The Female Seafarers’ Association of Nigeria (FESAN) has urged government to create and enforce policies that support the inclusion of at least 1% of female seafarers on board ships trading in the country.
This call comes as the International Maritime Organisation (IMO) says only 2% participation of women is recorded in the maritime industry worldwide.
A survey by FESAN made available to TNMN showed that of its 196 members, 122 female cadets are awaiting the mandatory sea time.
Members of FESAN in an exclusive interview with Maritime TV at the weekend said that in spite of their trainings, the industry has been very slow at receiving them.
Members of the Female Seafarers Association of Nigeria (FESAN) on Live Conversations- a Show by Maritime TV at the weekend
Mrs. Angela Isidahomhe, an Executive of FESAN recounting her over ten years experience as a seafarer said that government policies, which promote active women participation, would create awareness for the younger generation and employment for women who are currently qualified.
“We do not have many females in the industry especially here in Nigeria when compared to our male counterparts and we are out to create awareness. Sometimes you hear cases of people saying they are not aware of females in the industry and that is why we formed FESAN.
“In Nigeria, I think it is a cultural thing. People would say: “You are a woman, what are you doing in a man’s job?” Some funny questions like that. During my days of sourcing for cadetship, I remember there was a place I went to source for placement and they looked at my qualifications and said: “Ooh, you are good but we do not want a woman on board”. There is a stereotype against women and this was as far back as 2009,” she said.
Speaking also on the stereotyping of women in the industry, a beneficiary of the Nigerian Seafarers Development Programme (NSDP), Ms. Danke Danjuma, said that after obtaining a First Class in Marine Engineering from an institution abroad, she has been unable to secure a job because she is perceived as being weak when compared to the male counterparts by crewing agents.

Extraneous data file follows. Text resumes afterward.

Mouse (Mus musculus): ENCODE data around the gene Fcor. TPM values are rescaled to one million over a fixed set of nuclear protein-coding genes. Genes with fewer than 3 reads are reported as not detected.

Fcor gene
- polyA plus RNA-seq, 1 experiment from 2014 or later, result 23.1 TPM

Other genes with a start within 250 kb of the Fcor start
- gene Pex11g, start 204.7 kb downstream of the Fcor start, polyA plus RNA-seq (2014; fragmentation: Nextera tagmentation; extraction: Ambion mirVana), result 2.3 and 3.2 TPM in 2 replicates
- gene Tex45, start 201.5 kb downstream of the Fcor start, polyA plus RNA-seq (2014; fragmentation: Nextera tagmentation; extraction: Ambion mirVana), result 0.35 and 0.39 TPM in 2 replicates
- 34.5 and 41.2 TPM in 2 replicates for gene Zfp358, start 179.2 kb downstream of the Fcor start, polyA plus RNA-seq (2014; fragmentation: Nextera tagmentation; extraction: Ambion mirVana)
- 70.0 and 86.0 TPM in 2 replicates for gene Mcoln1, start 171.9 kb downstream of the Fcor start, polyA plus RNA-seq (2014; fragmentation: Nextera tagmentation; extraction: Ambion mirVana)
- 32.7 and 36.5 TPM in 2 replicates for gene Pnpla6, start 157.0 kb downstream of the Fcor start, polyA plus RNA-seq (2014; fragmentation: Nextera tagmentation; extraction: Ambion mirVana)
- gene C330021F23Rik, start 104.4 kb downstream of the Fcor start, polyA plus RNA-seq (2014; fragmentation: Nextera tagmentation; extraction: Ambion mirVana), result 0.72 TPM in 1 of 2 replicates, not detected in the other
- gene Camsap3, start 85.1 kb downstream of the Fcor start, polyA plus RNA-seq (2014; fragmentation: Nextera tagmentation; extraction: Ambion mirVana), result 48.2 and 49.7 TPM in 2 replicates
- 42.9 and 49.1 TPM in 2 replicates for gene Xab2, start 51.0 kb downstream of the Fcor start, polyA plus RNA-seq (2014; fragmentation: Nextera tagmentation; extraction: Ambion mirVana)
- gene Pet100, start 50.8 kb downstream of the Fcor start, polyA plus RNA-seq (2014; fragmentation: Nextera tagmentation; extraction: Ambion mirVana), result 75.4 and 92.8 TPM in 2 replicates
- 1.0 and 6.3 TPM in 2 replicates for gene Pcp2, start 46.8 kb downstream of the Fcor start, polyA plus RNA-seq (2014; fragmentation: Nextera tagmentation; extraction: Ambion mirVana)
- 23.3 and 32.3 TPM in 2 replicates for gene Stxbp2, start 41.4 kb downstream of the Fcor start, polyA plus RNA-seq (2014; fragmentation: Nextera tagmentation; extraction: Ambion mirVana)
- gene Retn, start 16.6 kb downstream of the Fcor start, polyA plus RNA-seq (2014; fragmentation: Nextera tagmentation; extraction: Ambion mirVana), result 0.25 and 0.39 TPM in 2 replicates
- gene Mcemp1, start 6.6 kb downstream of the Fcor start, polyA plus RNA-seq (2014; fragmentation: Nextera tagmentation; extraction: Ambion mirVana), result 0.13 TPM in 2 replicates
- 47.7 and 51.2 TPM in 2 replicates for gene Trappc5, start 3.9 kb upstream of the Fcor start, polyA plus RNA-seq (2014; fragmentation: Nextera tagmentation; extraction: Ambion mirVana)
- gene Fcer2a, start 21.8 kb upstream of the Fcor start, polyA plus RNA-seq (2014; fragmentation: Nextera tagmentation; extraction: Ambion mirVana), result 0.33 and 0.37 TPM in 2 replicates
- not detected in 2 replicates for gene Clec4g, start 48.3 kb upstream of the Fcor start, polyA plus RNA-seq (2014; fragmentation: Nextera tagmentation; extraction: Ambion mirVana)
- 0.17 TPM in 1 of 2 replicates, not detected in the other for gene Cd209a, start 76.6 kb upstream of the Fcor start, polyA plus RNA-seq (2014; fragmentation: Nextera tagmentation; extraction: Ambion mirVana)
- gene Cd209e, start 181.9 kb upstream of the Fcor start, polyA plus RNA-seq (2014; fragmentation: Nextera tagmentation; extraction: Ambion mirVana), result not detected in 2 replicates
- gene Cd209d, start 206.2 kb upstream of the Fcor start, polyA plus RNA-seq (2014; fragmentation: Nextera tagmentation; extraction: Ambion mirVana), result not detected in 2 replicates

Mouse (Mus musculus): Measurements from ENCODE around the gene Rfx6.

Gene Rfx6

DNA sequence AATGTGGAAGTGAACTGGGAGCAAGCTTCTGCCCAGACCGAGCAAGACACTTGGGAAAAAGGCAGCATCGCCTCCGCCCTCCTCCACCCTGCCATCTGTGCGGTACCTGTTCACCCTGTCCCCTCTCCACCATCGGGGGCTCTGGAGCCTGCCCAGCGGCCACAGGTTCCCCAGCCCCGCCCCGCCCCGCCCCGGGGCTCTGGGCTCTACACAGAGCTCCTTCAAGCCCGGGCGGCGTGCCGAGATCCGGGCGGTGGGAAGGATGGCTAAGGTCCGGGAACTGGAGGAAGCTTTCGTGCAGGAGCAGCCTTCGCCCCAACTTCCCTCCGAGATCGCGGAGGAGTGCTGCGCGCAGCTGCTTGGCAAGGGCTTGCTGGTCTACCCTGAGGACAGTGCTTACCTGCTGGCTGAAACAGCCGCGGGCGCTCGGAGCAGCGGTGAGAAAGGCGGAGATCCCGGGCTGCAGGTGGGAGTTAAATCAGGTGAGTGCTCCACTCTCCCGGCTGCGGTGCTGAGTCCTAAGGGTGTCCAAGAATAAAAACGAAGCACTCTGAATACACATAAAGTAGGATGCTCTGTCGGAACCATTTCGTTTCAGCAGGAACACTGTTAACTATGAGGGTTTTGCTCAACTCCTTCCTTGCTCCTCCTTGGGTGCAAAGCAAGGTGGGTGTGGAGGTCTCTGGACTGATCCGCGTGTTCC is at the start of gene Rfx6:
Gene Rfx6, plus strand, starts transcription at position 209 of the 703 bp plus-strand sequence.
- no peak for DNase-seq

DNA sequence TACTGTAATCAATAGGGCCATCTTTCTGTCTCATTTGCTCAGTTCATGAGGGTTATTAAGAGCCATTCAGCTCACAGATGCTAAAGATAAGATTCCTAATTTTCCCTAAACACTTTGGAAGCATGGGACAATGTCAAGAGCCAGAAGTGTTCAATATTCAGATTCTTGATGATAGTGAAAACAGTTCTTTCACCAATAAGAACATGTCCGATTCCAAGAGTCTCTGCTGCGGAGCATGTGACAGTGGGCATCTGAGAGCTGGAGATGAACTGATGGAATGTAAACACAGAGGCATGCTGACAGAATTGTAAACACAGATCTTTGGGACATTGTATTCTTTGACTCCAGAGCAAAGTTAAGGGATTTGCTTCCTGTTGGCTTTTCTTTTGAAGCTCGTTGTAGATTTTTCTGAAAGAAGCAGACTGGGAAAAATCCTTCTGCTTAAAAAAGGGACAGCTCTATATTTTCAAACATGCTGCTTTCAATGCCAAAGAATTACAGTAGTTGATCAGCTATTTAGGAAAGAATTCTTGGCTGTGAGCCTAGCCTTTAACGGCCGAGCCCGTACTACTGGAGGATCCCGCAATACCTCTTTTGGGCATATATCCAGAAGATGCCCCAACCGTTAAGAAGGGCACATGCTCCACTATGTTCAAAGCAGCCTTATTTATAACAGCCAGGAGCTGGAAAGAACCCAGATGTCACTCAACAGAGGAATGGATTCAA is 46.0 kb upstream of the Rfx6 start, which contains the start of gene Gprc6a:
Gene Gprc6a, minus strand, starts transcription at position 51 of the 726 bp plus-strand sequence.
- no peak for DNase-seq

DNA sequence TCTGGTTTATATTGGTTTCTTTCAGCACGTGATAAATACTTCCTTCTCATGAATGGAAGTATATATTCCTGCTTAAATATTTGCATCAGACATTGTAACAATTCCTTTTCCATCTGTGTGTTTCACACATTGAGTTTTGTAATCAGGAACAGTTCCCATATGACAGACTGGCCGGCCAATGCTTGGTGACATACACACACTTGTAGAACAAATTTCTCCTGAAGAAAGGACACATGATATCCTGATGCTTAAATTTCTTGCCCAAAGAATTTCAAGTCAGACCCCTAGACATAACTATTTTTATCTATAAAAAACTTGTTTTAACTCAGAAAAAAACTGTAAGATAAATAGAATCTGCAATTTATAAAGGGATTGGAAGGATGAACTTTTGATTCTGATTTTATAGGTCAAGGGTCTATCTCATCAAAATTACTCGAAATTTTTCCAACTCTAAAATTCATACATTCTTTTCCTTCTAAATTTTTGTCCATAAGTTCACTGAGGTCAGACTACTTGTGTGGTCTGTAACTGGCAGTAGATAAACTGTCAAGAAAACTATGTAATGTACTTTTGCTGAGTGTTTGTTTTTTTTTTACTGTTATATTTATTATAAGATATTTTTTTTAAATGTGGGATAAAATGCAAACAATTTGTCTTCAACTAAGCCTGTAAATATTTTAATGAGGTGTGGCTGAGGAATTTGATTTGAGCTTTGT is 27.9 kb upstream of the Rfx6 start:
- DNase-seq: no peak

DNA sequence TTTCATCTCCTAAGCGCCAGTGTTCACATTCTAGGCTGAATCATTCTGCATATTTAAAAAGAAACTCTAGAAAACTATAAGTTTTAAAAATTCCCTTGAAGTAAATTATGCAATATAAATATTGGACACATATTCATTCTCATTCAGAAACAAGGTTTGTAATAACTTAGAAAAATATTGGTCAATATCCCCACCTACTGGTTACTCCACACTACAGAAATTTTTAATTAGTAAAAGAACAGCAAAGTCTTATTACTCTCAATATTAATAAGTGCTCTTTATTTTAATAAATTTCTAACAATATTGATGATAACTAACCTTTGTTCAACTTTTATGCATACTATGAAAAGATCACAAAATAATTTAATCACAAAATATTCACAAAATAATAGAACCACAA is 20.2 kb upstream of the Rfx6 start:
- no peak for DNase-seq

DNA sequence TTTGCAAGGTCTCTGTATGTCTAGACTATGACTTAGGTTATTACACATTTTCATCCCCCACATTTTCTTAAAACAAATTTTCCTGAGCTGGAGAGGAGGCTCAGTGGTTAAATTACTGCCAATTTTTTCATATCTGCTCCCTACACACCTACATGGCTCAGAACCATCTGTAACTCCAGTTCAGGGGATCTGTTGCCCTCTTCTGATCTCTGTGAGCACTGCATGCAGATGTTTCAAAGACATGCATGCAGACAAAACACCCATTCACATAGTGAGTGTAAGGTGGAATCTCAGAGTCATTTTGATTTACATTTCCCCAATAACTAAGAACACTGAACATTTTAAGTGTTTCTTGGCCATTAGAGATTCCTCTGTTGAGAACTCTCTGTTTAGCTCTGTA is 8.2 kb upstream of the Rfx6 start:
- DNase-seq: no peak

“I am not employed because I have not been able to get placement on board. Majority of times, I have been to crewing agents and companies and the major response I get is: “We do not have cabins for females on board this vessel” for certain reason which they do not let us in on.
“I am constantly under the pressure of proving myself. The major challenge I had was seeking for placement on board. I have had an experience when a crew manager saw me and said; “You are too tiny, look at your hands. You look fragile and tender. Are you sure you can hold a spanner? Are you sure you can hold a screw…?” but because of my passion and determination in this career that I have chosen, I want to prove myself. Employers doubt that I can do the practical work, but I am trained to, I can.” she said.
On sexual harassment, the seafarers said that the absence of punishment for offenders is the reason it has persisted.
According to Ms. Dise Youdeowei, another beneficiary of the NSDP, part of the problems women encounter is the bias in punishing misbehaviour among crew-members.
“There are some nasty comments that we women are the problems at sea. Maybe because we are just one or two women in the midst of twenty men and they think, ‘oh, that is the target’. When one is not forthcoming, they start to spite one for no reason and are unable to work with the person.
“The first rule we learnt in school is that the fault of one is the fault of all. So, why would I be at fault because I am saying no to a man? And then when some people end up being forthcoming they say we are the problem because a particular girl is causing friction between two men on board a vessel.
“So because of that, stakeholders are withdrawn to allow us in because there is no punishment for misbehaviour for the men. Most of the times when there is sexual harassment on board a vessel, it is the females that end up suffering for it,” Youdeowei said.
Ms Happiness Ikeru, an ex-beauty queen and student at the College of Fisheries while recounting her reign as queen said she did not encounter any form of sexual harassment, however she has been repeatedly advised to withdraw from studying Nautical Science as there is no place for females in the maritime sector.